The changing excess and surplus insurance landscape was an oft discussed topic on Monday, with experts describing the challenges and opportunities going forward.
“The business that we have and the risk we see is going to be changing. No question.”
That comment was made by Greg Ricker, chief information officer at Atlantic Casualty Insurance Co., during the California Wholesalers Insurance Association meeting in San Diego, Calif.
The CIWA conference, which began Sunday and runs through Tuesday, was attended by roughly 150 E&S and insurance experts. It was held at the Hilton La Jolla Torrey Pines.
Ricker’s talk was titled “Emerging Issues & Industry Trends.” Other panel topics included a California legislative update from John Norwood, CIWA lobbyist and president of Norwood & Associates, and a seminar titled “How to deal with an Employee from Hell,” conducted by Kristi Dean and Robyn McKibbon, with Stone/Deal LLP.
Spencer Hamer, a partner in Michelman & Robinson LLP, discussed employees versus independent contractors, contending that recent lawsuits against rideshare giant Uber Technologies Inc. have increased interest in employee classification suits. “These cases are among the most popular for attorneys to take,” he said.
A variety of reasons are driving this interest – including that they can be lucrative and easy to win – but the suits against Uber over whether drivers should be classified as employees or contractors may be a big reason, as they’ve raised awareness on the part of workers and attorneys, Hamer said.
One such case — Uber Technologies Inc. v. Berwick — is being heard in the Superior Court of California, County of San Francisco. This case stems from a California Labor Commissioner’s ruling in June that Uber driver Barbara Berwick was an employee of the company and not a contractor. The ruling ordered Uber to reimburse Berwick $3,878 for mileage and tolls plus $274 in interest.
“I’m not expecting it to slow down, I’m expecting it to pick up,” Hamer said of employment classification suits, which his firm has lately seen more of.
He’s also noticed the federal government has become more interested in employee classifications as of late, with the Department of Labor more frequently perusing these cases. “They’re sort of on the warpath,” he said.
Nicole Zayac, an attorney with Michelman & Robinson, discussed the progress of the National Association of Registered Agents and Brokers Reform Act of 2015, or NARAB II as it is commonly called.
NARAB was overwhelmingly passed last year, but President Obama’s administration has yet to act on it despite a 90-day deadline to create a board that would kickstart NARAB II. The act went into effect in January and as outlined in the act’s language presidential action on naming a board was supposed to occur by April 2015.
“We still don’t have NARAB, we’re waiting on implementation,” she said. “Mainly we’re waiting on a board.”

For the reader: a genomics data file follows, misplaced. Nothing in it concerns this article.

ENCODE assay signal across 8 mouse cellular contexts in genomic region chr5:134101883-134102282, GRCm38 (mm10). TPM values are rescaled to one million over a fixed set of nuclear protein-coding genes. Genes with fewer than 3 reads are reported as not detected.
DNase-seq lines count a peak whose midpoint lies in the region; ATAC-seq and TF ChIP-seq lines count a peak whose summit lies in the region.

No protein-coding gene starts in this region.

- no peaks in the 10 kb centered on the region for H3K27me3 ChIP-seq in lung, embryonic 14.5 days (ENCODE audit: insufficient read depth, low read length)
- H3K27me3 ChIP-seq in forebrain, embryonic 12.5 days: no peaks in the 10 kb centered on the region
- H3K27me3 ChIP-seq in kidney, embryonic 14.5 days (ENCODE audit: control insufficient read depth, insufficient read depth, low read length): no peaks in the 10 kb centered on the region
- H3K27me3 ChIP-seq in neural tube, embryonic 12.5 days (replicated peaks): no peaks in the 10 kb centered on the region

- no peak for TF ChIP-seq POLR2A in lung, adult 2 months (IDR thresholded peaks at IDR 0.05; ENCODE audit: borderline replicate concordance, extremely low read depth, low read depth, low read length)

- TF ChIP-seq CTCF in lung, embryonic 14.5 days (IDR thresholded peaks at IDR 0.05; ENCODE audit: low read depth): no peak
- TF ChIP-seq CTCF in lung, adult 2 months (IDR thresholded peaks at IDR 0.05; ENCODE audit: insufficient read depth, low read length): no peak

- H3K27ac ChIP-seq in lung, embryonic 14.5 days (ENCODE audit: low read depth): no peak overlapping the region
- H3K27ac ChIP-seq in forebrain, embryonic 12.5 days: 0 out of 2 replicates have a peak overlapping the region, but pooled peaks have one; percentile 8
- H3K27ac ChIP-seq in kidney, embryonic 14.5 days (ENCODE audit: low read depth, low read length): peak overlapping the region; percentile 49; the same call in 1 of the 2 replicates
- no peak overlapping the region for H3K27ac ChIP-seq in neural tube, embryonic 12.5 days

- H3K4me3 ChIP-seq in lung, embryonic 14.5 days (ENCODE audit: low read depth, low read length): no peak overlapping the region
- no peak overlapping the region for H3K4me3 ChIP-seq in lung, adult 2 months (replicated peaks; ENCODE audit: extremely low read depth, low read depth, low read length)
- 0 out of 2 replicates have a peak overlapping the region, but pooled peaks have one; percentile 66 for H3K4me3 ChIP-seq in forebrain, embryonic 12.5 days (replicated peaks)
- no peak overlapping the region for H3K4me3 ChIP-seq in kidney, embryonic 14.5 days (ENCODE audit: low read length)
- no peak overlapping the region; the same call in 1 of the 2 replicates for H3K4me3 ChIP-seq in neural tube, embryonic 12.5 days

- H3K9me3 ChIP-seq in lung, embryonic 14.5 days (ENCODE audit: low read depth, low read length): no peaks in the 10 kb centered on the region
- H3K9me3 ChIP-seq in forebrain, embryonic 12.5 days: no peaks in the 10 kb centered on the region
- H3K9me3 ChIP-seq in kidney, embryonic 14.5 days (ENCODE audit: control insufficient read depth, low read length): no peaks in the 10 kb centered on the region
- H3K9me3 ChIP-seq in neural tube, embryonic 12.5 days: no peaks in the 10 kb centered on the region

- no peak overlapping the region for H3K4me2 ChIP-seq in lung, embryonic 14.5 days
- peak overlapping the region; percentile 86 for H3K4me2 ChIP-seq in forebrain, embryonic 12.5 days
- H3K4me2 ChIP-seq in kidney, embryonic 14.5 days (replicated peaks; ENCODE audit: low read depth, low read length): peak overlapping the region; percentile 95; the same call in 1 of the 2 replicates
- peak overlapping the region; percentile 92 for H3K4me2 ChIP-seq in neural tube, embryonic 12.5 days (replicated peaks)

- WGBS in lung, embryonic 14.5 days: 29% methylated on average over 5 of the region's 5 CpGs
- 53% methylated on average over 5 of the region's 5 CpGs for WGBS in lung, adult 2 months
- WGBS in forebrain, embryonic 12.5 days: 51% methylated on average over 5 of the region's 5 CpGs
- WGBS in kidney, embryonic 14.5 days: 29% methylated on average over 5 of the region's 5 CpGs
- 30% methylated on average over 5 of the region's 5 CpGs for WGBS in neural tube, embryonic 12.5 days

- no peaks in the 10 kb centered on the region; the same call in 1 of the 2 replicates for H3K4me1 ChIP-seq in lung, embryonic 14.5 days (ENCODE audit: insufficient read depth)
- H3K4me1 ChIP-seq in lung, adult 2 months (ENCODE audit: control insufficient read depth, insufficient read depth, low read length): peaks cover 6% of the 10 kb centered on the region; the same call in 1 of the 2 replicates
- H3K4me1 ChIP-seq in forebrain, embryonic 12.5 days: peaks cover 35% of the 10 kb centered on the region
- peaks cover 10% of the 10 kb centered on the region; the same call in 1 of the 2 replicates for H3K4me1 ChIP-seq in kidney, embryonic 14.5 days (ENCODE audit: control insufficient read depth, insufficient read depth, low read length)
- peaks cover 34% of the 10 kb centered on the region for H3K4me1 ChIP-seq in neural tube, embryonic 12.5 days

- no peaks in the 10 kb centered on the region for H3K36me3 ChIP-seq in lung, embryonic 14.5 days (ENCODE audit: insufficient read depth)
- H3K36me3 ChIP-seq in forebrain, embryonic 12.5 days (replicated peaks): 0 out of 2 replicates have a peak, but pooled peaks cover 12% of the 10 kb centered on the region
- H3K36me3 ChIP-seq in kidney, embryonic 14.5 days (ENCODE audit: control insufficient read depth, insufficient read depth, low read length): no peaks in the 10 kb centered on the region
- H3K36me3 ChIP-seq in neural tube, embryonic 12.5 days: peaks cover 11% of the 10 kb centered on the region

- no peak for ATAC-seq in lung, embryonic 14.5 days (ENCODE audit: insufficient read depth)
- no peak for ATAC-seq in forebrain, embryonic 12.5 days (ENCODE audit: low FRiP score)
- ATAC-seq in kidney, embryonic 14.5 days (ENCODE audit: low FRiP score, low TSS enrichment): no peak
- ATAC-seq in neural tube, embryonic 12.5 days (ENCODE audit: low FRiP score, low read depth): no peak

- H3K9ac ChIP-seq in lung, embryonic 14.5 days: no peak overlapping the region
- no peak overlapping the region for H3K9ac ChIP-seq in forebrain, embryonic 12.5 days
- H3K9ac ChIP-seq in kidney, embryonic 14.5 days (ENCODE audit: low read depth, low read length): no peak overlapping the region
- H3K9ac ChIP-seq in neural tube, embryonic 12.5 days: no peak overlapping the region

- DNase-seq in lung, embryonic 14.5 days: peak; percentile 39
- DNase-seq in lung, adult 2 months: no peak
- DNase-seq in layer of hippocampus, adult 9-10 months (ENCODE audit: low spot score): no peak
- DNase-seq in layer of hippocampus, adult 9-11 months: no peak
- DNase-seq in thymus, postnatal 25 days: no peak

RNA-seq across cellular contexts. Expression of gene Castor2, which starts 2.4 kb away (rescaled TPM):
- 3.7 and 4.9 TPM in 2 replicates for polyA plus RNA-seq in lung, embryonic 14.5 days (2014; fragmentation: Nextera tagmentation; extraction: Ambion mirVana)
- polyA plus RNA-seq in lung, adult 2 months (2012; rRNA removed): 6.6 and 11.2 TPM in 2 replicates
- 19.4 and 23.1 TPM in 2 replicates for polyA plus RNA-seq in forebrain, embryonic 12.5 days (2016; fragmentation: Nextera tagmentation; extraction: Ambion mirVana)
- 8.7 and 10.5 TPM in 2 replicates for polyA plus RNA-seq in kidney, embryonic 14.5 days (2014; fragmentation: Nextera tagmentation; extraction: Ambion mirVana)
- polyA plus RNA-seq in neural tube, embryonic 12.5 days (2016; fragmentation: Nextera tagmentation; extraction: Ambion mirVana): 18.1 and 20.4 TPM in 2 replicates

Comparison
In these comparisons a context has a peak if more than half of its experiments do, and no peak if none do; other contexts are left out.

Bernie Heinze, executive director of the American Association of Managing General Agents, later in the day during a luncheon said NARAB II would help insurance consumers by streamlining the process and possibly lowering costs.
However, “the holding pattern” is denying consumers these benefits because of the delays.
“This is hurting policy holders,” he said.
NARAB was one of the many topics of discussion at luncheon discussion moderated by Hank Haldeman, executive vice president and director with The Sullivan Group, president of the National Association of Professional Surplus Lines and a past president of CIWA.
Beside Heinze also on the panel was Ben McKay, executive director of the Surplus Line Association of California.
Both Heinze and McKay discussed efforts to enlighten members of congress about the role surplus lines should play in flood insurance and other matters. Both described the efforts just to educate legislators about what surplus lines are, and the steps they are taking to lobby on behalf of the industry.
“We need to be out in front on these things,” Heinze said.
Both men are also dealing the ramifications of the newly created Federal Insurance Office, which was established by the Dodd-Frank Wall Street Reform and Consumer Protection Act.
FIO was created as a non-regulatory body, but both Heinze and McKay said the entity is acting as a regulator. FIO is making data calls on the insurance industry to gather information – much like state regulators – and it can enter into covered agreements with other countries.
“They’re not a regulator, but they can create regulations without much oversight,” McKay said.
Heinze said he has been looking for ways to make these data calls less onerous.
“We’re in for some long hauls in regards to data that the federal government is going to look for,” he said.
Heinze said that despite the regulatory challenges for the surplus industry, there are many opportunities.
“It’s the best time in the world to be in the E&S business,” he said.
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